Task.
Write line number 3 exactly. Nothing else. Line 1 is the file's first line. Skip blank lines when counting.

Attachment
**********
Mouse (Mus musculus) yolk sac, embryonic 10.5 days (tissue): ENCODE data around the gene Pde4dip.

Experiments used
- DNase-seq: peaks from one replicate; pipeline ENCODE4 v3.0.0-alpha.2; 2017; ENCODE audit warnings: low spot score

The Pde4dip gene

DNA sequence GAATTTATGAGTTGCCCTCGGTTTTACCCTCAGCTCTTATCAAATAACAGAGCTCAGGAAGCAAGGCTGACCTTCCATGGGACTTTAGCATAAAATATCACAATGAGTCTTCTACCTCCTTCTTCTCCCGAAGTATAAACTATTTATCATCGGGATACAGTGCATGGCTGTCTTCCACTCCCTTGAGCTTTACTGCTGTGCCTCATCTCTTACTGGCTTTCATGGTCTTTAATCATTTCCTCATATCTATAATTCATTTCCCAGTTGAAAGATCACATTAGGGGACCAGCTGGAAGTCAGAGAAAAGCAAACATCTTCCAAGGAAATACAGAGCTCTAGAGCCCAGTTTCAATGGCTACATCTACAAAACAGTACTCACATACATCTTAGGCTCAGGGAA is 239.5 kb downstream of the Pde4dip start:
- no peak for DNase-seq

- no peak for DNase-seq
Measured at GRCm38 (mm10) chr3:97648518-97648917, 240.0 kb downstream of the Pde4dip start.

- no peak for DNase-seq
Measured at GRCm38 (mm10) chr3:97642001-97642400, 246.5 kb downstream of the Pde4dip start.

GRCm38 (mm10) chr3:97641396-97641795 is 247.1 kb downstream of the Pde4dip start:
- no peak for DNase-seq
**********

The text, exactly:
- DNase-seq: peaks from one replicate; pipeline ENCODE4 v3.0.0-alpha.2; 2017; ENCODE audit warnings: low spot score